Wildlife was hit by storms, rainfall and wildfires in parts of the UK in 2021, in what is the “new normal” due to climate change, the National Trust said.
The past year has been punctuated by extreme events and sometimes unseasonal conditions, from dry spring weather that prompted fires to Storm Arwen which brought down thousands of trees across the UK.
The National Trust’s annual review of wildlife and weather for the year highlights how climate change is affecting landscapes and nature – with winners and losers this year.
It was a good year for many orchids, but butterflies had a bad summer and it was a bad nesting season for birds at some of the sites the National Trust cares for across England, Wales and Northern Ireland.
The dry March and an April that was the fourth driest since 1862 saw wildfires at two significant landscapes cared for by the National Trust: the Mourne Mountains in Northern Ireland and Marsden Moor in Yorkshire.
The fire in the Mourne Mountains devastated 200 hectares (500 acres) of land, and the Yorkshire blaze ripped through 520 hectares (nearly 1,300 acres) of moorland, destroying a diverse range of plants and affecting threatened birds in both sites.
On the Dorset coast, a 300-metre cliff fall in April, the largest on the stretch of coastline for 60 years, was caused by prolonged periods of dry weather, rain and erosion by the sea, the National Trust said.
And the late autumn, with a good show of colour, was brought to a sharp end in November with Storm Arwen, which uprooted hundreds of trees at Bodnant Gardens, Wales, and at other sites such as Wallington in Northumberland.
Ben McCarthy, head of nature conservation and restoration ecology at the National Trust, said: “Climate change is making some forms of extreme weather events the new normal.
“Heatwaves and heavy rainfall are becoming more frequent and more intense.
“What we’re seeing in the UK with the impacts of wildfires and severe storms such as Arwen and Barra, is how climate change is altering our landscapes forever. ”
He warned the extreme events were putting even more pressure on the UK’s wildlife, which is already in trouble with more than half of species in decline and 15% under threat of extinction.
“Our nature is part of what makes the UK unique and we must all play our part to protect it, ” he urged, saying conserving nature and improving habitats could support larger populations that were better able to respond to climate change.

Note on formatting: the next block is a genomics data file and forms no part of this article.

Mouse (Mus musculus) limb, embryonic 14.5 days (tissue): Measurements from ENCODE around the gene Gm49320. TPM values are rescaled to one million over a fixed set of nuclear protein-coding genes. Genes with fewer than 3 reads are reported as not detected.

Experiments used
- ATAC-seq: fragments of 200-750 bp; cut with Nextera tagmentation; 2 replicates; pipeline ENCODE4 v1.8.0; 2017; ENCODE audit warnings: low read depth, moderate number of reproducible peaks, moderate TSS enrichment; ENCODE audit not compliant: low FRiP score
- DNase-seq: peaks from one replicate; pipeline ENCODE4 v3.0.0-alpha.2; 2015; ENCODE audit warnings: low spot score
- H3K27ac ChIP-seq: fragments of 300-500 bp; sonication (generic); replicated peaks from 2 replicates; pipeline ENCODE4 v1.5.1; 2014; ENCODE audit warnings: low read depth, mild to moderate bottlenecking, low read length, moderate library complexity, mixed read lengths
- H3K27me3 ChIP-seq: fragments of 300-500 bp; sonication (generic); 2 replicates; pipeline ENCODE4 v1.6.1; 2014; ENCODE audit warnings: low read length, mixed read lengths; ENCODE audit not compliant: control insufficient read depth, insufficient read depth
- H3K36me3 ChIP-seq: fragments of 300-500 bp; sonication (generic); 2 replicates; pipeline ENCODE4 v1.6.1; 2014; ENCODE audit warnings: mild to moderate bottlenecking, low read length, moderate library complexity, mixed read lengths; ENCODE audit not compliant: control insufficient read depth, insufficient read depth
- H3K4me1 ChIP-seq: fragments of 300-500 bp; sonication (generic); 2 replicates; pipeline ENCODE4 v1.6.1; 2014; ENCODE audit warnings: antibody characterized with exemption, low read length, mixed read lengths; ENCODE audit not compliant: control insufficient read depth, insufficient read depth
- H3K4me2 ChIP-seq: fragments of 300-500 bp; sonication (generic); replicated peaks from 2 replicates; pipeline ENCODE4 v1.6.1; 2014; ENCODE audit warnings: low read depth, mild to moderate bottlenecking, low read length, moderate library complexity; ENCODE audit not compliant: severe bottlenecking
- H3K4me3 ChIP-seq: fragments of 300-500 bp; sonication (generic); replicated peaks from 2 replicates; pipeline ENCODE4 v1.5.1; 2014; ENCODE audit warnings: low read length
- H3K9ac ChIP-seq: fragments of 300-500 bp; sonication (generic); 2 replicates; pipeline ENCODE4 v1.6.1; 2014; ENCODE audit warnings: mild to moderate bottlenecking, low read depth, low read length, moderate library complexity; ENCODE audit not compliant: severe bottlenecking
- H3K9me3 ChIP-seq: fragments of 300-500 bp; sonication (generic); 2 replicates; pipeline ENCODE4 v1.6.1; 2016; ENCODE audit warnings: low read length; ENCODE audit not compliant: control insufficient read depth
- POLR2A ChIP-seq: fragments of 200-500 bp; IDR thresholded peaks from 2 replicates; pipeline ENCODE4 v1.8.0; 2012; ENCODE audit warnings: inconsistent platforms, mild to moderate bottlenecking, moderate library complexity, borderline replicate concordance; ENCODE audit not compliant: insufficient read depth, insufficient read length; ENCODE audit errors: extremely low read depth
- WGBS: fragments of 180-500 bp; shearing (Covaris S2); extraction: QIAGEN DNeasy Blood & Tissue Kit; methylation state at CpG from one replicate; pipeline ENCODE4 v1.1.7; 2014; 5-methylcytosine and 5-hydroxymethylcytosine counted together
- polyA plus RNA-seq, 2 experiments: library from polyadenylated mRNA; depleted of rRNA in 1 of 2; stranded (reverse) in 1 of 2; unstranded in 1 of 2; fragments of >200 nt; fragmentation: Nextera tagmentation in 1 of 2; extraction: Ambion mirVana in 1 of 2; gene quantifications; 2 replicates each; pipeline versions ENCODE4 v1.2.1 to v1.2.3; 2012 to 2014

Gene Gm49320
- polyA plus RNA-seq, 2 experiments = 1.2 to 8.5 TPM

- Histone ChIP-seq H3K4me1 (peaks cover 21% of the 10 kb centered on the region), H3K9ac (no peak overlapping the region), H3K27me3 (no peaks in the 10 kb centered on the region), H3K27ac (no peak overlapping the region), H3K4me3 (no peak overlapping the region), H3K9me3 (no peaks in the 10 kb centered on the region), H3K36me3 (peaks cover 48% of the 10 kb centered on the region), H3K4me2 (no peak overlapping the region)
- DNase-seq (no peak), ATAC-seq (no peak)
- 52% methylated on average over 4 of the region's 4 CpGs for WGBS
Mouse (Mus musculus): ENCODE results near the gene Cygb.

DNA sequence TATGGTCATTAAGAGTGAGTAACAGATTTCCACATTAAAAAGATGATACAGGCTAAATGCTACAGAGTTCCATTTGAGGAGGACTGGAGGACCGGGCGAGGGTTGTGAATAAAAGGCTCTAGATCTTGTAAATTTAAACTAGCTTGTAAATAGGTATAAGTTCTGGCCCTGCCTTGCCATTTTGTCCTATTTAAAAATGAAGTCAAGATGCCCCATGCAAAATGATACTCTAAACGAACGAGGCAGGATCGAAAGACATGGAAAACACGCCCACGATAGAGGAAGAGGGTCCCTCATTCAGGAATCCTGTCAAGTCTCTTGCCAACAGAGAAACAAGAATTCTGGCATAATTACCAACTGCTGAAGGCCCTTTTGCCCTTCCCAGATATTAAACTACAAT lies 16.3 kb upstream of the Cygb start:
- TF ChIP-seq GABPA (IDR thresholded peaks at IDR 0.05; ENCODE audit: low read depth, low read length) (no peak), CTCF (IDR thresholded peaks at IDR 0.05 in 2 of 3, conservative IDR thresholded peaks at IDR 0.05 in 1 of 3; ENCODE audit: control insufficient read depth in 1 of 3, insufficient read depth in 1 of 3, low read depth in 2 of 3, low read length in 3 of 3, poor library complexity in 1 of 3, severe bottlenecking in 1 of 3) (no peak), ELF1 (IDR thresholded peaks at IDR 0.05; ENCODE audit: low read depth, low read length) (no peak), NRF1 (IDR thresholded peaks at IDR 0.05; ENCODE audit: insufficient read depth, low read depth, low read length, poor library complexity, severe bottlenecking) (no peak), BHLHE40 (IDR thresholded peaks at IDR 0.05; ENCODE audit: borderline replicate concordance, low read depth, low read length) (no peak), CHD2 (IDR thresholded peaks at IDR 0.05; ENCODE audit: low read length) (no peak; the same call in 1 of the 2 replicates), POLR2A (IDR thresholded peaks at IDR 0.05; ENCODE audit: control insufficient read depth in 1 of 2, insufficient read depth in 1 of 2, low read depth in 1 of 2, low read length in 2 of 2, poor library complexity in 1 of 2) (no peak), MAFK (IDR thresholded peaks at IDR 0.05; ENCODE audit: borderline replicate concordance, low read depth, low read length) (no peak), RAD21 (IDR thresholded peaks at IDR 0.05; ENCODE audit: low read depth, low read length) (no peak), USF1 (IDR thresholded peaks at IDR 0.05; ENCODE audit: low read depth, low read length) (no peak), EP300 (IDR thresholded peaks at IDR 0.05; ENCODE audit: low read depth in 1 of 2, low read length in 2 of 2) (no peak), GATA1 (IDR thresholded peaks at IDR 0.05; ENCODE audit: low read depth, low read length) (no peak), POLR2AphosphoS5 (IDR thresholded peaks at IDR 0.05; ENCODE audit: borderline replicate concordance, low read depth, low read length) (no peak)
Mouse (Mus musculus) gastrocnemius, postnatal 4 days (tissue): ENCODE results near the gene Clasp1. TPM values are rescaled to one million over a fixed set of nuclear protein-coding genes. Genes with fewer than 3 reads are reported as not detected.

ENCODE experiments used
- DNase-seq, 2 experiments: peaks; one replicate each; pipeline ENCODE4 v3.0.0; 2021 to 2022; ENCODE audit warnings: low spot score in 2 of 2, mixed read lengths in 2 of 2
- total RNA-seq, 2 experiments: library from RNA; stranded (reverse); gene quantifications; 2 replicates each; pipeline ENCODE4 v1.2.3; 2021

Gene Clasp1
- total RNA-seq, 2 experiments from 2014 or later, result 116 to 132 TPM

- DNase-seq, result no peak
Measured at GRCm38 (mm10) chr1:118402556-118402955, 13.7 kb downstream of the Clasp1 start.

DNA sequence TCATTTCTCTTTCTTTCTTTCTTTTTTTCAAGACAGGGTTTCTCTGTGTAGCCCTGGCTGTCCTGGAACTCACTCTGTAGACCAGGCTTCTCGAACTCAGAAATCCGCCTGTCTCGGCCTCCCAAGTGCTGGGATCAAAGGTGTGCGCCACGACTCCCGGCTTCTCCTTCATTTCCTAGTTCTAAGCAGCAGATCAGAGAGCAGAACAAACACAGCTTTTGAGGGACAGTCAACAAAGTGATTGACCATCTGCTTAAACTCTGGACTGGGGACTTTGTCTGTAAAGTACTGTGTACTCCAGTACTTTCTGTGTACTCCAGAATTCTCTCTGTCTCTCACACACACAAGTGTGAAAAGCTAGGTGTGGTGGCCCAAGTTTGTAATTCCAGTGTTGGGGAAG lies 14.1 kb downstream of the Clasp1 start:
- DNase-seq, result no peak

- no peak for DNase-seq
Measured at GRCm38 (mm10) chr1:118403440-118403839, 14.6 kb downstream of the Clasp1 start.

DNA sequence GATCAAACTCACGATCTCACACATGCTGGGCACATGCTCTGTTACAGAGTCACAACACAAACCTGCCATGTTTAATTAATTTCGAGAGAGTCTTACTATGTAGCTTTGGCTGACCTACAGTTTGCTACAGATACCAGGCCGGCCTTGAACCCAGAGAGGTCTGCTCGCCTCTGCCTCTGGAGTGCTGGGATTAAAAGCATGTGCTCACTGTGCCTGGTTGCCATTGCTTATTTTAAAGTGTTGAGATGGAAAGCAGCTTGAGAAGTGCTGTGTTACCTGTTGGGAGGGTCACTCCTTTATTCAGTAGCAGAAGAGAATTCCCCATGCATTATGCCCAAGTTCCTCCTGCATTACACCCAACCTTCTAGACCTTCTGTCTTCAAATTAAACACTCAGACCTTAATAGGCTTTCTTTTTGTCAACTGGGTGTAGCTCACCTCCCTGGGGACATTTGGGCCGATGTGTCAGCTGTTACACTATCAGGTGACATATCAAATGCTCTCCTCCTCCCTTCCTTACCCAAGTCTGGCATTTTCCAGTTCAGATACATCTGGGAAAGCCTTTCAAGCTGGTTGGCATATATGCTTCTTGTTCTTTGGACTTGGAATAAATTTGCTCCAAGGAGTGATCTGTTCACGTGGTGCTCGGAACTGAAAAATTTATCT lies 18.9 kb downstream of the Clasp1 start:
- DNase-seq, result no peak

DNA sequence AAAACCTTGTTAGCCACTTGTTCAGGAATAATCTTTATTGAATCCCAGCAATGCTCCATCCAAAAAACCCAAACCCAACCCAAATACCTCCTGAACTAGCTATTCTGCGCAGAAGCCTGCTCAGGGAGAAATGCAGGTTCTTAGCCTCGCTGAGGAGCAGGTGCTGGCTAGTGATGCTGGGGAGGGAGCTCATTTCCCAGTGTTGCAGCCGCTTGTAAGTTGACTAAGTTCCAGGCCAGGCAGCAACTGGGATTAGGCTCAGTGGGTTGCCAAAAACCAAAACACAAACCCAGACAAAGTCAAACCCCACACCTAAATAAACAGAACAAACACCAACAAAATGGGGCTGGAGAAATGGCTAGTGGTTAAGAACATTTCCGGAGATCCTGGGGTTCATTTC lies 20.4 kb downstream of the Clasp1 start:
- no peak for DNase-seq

Orchids were among wildlife winners in 2021, with good displays of pyramidal orchids on Rodborough Common in Gloucestershire in June, bee orchids on the Golden Cap estate in Dorset, and autumn lady’s tresses at some grasslands and sand dunes in southern England and Wales.
But butterflies struggled, with 60% of species recorded in lower numbers than in 2020, according to conservation charity Butterfly Conservation’s Big Butterfly Count.
National Trust noticed butterflies emerging later in the very cool spring and lower numbers at sites such as in the New Forest, while the reintroduced large blue butterfly also saw numbers down in Somerset and Gloucestershire.
But purple emperors were seen at Anglesey Abbey, Cambridgeshire, for the first time, and at Sheringham Park, Norfolk, which they appeared to colonise in 2017, while the critically endangered spider Zora silvestris was discovered at Clumber Park in Nottinghamshire.
A chilly April and rain and gales in May hit the nesting attempts of birds from barn owls at Mount Stewart, Northern Ireland, to lapwings at Blakeney Freshes in Norfolk.
And it was a mixed year for terns, with different species of the seabirds faring well or badly at various sites depending on their local circumstances.
Arctic terns saw numbers increase at Long Nanny in Northumberland with the reestablishment of 24-hour patrols to ward off predators but little terns were flooded out, and Sandwich and common terns did well at Blakeney Point due to a lack of disturbance and plentiful food.
Late frosts in April and into late May hit apple blossom and the harvest particularly in northern parts of England and Northern Ireland, but a warm, damp autumn with few frosts proved to be a bumper year for grassland fungi such as waxcaps.